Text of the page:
(CNSNews.com) – U.N. member-states on Tuesday handed China a seat on a forum on indigenous peoples, despite objections by the United States, which drew delegates’ attention to the communist government’s incarceration of millions of ethnic Uighur Muslims and other minorities in prison camps.
Beijing got the seat on the 16-member Permanent Forum on Indigenous Issues (PFII) for the three-year period beginning Jan. 1, 2020 “by acclamation” – that is, it was “elected” without a recorded vote – as it was the only candidate put forward by the Asia group.
Before that decision was formalized, U.S. representative Courtney Nemroff questioned the appropriateness of China getting a seat on a body tasked to uphold the rights and cultures of indigenous peoples, and called on all member-states to bear in mind China’s record.
She noted that Chinese diplomats had during a just-completed session of the PFII repeatedly tried to “undermine” and “stifle the voice” of a Uighur representative, Dolkun Isa of the World Uyghur Congress.
“The Chinese Communist Party has exhibited extreme hostility to organized religion since its founding,” Nemroff said.
“The United States is alarmed that more than a million Uighurs, ethnic Kazakhs, Kyrgyz, and other Muslims have suffered arbitrary detention, forced labor, torture, and death in camps in China’s Xinjiang Uighur autonomous region.”
Those atrocities, she said, were “irreconcilable with the PFII’s mandate to uphold the rights of indigenous peoples and advance respect for their cultures.”
A Chinese delegate then accused Nemroff of defaming China, and said Isa – “the so-called Uighur person” – has been designated as a terrorist by the Chinese government.
During the earlier PFII session, Isa last Wednesday accused Beijing of mass incarceration of Uighurs and other minorities, with millions held in camps and the children of those detained placed in government-run orphanages. China was targeting their religion, language and culture, he charged.
After China’s PFII delegate complained about the participation of a “terrorist,” Nemroff spoke in support of Isa.
“The fact that he is critical of China’s policy does not make him a terrorist,” she said. “If Dolkun Isa were a terrorist, he would not have been given access to the United Nations, nor would he be granted a U.S. visa or German citizenship.”
Isa’s advocacy has long angered Beijing, which with varying levels of success sought to block his participation at previous PFII sessions. U.S. officials say that despite requests the Chinese have never provided “actionable intelligence” backing up their claim that he is a terrorist.
Isa, who fled China in 1994, holds German citizenship and the U.S. has issued him with a 10-year, multiple-entry visa.
Beijing says the camps in Xinjiang, the vast region of western China that is home to some 13 million Uighurs, are vocational and educational institutions.
“China has taken preventive anti-terrorism and de-radicalization measures that are entirely lawful, which respect and protect human rights and have won extensive support from people of all ethnic groups in Xinjiang,” foreign ministry spokesman Geng Shuang told a briefing early last week.
In its recent annual report, the U.S. Commission on International Religious Freedom (USCIRF) singled out China for particularly severe violations – targeting not just Uighurs, but also Christians, Tibetan Buddhists and others.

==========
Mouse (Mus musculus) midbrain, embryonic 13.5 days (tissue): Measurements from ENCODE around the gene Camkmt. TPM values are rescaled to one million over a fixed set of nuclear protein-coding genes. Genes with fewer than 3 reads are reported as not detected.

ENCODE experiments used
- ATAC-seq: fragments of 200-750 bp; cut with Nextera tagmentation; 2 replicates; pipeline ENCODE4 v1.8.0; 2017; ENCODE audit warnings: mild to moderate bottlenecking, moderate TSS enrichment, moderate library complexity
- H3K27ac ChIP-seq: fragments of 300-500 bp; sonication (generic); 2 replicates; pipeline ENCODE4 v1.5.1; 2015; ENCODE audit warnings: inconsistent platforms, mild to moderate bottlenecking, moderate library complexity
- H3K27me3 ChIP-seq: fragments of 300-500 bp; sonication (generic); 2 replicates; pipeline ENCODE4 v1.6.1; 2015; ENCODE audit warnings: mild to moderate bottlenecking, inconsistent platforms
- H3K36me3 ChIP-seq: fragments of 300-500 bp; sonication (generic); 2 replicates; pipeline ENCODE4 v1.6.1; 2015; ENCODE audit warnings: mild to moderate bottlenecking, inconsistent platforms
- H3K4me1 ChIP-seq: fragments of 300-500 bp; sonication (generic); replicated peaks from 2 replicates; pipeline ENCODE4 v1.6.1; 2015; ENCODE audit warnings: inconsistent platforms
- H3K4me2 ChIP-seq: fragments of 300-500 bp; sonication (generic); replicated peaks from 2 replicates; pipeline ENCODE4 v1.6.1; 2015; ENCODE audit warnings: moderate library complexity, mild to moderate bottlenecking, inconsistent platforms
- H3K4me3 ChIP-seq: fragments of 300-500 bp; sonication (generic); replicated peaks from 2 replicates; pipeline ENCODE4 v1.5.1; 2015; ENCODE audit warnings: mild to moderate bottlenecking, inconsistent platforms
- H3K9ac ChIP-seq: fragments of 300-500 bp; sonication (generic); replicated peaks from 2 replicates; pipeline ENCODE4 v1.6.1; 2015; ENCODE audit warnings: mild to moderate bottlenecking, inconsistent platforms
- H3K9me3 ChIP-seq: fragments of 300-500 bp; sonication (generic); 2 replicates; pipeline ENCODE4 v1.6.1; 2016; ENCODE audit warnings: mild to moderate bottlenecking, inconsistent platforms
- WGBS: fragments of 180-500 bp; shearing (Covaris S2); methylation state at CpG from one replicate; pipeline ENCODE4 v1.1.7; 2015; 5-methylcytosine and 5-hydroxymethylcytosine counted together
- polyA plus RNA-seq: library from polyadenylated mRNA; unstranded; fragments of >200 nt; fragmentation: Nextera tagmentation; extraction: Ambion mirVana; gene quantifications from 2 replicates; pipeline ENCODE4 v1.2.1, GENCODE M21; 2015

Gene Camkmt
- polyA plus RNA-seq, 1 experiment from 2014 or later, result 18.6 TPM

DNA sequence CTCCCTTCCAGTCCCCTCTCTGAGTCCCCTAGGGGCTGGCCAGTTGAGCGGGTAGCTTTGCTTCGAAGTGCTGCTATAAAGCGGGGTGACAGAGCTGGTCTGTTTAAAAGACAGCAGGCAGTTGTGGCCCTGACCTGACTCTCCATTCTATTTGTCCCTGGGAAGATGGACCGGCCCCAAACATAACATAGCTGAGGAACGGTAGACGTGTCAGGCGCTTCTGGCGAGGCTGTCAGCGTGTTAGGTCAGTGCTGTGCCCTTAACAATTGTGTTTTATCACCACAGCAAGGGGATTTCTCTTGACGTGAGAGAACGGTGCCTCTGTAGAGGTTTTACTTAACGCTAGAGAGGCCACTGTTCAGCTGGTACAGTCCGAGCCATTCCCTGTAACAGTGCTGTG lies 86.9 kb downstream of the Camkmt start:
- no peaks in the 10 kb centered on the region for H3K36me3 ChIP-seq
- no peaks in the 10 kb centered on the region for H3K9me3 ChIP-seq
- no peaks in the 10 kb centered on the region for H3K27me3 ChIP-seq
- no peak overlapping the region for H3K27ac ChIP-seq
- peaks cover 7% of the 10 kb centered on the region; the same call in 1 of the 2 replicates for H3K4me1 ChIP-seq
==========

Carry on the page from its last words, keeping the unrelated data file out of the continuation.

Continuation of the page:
“As a Muslim – particularly an ethnic Uighur Muslim – you may be forcibly sent to a concentration camp where you are held against your will and subjected to unspeakable acts of abuse and alleged torture, all while authorities pressure you to abandon your faith,” it said.
Geng at the time gave both the USCIRF and its allegations short shrift.
“The so-called commission you mentioned, with its entrenched political bias against China, has been denigrating China's religious policy in its reports for many years,” Geng said. “Its absurd claims are not even worth refuting.”
While the USCIRF is an independent statutory body, on Friday a senior Pentagon official also used the term “concentration camps” to describe the detention facilities in Xinjiang.
“The Communist Party is using the security forces for mass imprisonment of Chinese Muslims in concentration camps,” Assistant Defense Secretary for Indo-Pacific Security Affairs Randall Schriver told reporters.
Asked about the terminology he used, Schriver said that given the numbers of people being held, what is happening in the camps, and the Chinese government’s goals, it was “a very, I think, appropriate description.”
At Monday’s foreign ministry press briefing, Geng called Schriver’s comments “gross interference in China’s internal affairs.”
“Residents in Xinjiang enjoy a happy life with stability, economic development and social harmony,” he said. “The vocational and educational training institutions there were set up as a preventive approach to combat terrorism. Relevant measures were taken entirely according to law, which are endorsed and supported by people of all ethnic groups and have produced positive social effects.”
See earlier stories:
State Dept.: 800K to 2 Million Muslims Forced Into 'Internment Camps' in Communist China (Mar. 19, 2019)
Up to Two Million Uighurs Incarcerated in Chinese Camps; Islamic Bloc Silent (Dec. 6, 2018)
Tempers Flare as US, China Clash at UN Over Campaigner Beijing Calls ‘Terrorist’ (May 24, 2018)